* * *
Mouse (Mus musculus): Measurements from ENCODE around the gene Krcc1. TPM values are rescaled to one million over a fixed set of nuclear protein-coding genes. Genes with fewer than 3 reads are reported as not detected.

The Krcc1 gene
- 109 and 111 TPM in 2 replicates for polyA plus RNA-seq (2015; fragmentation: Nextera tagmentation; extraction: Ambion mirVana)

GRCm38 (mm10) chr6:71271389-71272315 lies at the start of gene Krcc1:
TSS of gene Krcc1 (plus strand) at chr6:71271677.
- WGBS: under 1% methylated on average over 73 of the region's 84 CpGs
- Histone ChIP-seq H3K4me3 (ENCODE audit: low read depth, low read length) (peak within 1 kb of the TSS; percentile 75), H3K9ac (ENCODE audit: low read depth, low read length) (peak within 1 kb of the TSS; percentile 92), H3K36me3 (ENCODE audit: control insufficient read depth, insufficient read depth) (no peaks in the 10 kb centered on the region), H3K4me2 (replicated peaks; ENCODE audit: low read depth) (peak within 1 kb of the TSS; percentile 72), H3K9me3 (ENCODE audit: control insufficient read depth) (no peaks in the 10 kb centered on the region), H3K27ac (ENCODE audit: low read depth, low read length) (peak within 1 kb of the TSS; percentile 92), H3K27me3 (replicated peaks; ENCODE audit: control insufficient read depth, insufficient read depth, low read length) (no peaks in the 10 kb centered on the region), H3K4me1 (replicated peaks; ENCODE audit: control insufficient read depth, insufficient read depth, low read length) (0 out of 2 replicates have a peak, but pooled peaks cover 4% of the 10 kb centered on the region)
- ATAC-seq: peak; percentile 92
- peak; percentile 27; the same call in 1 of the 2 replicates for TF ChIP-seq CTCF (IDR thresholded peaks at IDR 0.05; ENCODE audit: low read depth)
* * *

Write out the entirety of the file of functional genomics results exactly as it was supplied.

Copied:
Mouse (Mus musculus): Measurements from ENCODE around the gene Krcc1. TPM values are rescaled to one million over a fixed set of nuclear protein-coding genes. Genes with fewer than 3 reads are reported as not detected.

The Krcc1 gene
- 109 and 111 TPM in 2 replicates for polyA plus RNA-seq (2015; fragmentation: Nextera tagmentation; extraction: Ambion mirVana)

GRCm38 (mm10) chr6:71271389-71272315 lies at the start of gene Krcc1:
TSS of gene Krcc1 (plus strand) at chr6:71271677.
- WGBS: under 1% methylated on average over 73 of the region's 84 CpGs
- Histone ChIP-seq H3K4me3 (ENCODE audit: low read depth, low read length) (peak within 1 kb of the TSS; percentile 75), H3K9ac (ENCODE audit: low read depth, low read length) (peak within 1 kb of the TSS; percentile 92), H3K36me3 (ENCODE audit: control insufficient read depth, insufficient read depth) (no peaks in the 10 kb centered on the region), H3K4me2 (replicated peaks; ENCODE audit: low read depth) (peak within 1 kb of the TSS; percentile 72), H3K9me3 (ENCODE audit: control insufficient read depth) (no peaks in the 10 kb centered on the region), H3K27ac (ENCODE audit: low read depth, low read length) (peak within 1 kb of the TSS; percentile 92), H3K27me3 (replicated peaks; ENCODE audit: control insufficient read depth, insufficient read depth, low read length) (no peaks in the 10 kb centered on the region), H3K4me1 (replicated peaks; ENCODE audit: control insufficient read depth, insufficient read depth, low read length) (0 out of 2 replicates have a peak, but pooled peaks cover 4% of the 10 kb centered on the region)
- ATAC-seq: peak; percentile 92
- peak; percentile 27; the same call in 1 of the 2 replicates for TF ChIP-seq CTCF (IDR thresholded peaks at IDR 0.05; ENCODE audit: low read depth)